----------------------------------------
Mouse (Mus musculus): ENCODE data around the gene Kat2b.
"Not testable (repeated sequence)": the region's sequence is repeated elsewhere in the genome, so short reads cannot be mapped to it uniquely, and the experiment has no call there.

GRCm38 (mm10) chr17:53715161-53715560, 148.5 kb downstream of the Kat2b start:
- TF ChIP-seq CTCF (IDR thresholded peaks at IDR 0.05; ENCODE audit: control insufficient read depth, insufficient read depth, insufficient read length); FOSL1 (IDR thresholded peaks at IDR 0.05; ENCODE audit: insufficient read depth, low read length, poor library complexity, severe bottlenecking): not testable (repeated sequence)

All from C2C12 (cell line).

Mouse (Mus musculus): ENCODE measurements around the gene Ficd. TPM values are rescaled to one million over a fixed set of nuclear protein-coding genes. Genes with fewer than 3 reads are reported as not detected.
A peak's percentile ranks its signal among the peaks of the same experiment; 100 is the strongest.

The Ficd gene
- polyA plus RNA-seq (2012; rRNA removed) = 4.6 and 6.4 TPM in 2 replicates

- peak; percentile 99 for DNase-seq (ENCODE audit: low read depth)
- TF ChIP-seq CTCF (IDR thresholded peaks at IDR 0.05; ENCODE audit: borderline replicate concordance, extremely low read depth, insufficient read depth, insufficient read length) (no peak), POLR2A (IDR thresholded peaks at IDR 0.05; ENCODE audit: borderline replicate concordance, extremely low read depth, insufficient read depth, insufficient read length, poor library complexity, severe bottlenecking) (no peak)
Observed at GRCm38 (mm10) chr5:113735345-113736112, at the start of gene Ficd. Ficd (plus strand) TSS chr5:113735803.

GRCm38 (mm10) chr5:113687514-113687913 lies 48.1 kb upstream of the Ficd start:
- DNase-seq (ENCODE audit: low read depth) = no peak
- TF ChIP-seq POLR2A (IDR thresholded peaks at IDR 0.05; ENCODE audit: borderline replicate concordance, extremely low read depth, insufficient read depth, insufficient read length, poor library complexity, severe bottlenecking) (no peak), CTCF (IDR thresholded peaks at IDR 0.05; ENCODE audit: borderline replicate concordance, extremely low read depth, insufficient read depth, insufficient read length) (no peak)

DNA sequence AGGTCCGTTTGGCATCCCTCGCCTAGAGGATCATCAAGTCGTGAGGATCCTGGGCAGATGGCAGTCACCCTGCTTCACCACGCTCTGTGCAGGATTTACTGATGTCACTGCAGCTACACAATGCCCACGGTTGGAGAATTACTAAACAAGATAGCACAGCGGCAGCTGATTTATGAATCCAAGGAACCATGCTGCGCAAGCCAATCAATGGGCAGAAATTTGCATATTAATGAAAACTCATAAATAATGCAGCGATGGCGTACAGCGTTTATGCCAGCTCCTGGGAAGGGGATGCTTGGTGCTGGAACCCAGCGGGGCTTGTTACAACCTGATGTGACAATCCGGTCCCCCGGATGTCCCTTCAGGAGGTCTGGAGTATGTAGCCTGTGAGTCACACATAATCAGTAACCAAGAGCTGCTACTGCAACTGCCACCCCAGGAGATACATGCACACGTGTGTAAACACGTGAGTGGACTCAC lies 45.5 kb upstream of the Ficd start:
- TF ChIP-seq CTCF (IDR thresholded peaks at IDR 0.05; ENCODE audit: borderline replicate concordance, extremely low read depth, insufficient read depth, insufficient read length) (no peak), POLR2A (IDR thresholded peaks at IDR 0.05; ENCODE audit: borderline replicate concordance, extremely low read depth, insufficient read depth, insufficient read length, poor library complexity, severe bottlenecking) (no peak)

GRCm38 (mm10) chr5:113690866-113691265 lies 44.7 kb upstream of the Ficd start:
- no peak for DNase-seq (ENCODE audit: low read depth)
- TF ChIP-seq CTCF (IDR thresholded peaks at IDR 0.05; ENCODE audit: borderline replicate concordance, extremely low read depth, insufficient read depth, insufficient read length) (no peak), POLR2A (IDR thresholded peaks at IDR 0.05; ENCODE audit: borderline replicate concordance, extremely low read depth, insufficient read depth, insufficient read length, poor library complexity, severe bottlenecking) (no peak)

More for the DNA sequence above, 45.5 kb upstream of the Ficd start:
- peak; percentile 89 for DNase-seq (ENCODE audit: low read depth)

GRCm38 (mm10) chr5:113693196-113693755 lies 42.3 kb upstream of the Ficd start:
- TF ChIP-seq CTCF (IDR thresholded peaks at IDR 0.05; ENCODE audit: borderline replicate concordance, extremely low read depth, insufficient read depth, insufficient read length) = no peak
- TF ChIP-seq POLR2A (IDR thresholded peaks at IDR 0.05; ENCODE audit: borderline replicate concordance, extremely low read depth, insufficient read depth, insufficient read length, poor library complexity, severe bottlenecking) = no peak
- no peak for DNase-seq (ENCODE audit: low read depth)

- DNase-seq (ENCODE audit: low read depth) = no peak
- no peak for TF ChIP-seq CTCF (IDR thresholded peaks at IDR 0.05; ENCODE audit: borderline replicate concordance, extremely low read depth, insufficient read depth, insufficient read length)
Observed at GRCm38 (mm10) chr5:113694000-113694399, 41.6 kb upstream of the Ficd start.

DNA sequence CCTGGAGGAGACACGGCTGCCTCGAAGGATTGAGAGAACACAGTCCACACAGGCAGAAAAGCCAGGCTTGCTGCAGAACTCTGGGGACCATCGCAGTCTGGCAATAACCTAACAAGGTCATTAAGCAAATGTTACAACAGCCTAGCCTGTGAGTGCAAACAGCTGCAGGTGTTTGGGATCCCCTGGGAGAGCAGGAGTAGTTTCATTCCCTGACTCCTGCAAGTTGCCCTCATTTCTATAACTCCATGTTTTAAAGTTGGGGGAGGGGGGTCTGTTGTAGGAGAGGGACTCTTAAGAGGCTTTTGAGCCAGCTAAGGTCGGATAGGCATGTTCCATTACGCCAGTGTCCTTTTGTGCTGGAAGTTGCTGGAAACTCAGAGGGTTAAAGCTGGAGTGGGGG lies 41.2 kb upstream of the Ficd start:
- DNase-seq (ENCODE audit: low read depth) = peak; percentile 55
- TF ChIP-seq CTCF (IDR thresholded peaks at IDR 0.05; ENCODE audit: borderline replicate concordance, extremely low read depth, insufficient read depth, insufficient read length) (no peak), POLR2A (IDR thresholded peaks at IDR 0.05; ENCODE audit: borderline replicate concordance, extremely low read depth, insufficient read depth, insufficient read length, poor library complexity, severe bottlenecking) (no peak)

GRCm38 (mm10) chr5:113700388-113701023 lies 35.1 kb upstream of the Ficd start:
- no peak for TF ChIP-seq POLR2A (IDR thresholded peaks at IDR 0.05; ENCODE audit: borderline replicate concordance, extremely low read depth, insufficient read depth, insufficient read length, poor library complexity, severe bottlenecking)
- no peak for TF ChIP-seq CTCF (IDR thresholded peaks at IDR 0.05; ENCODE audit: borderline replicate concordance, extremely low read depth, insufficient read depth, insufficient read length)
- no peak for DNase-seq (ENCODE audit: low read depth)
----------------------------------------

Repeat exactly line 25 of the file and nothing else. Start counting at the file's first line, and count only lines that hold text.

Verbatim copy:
- TF ChIP-seq POLR2A (IDR thresholded peaks at IDR 0.05; ENCODE audit: borderline replicate concordance, extremely low read depth, insufficient read depth, insufficient read length, poor library complexity, severe bottlenecking) = no peak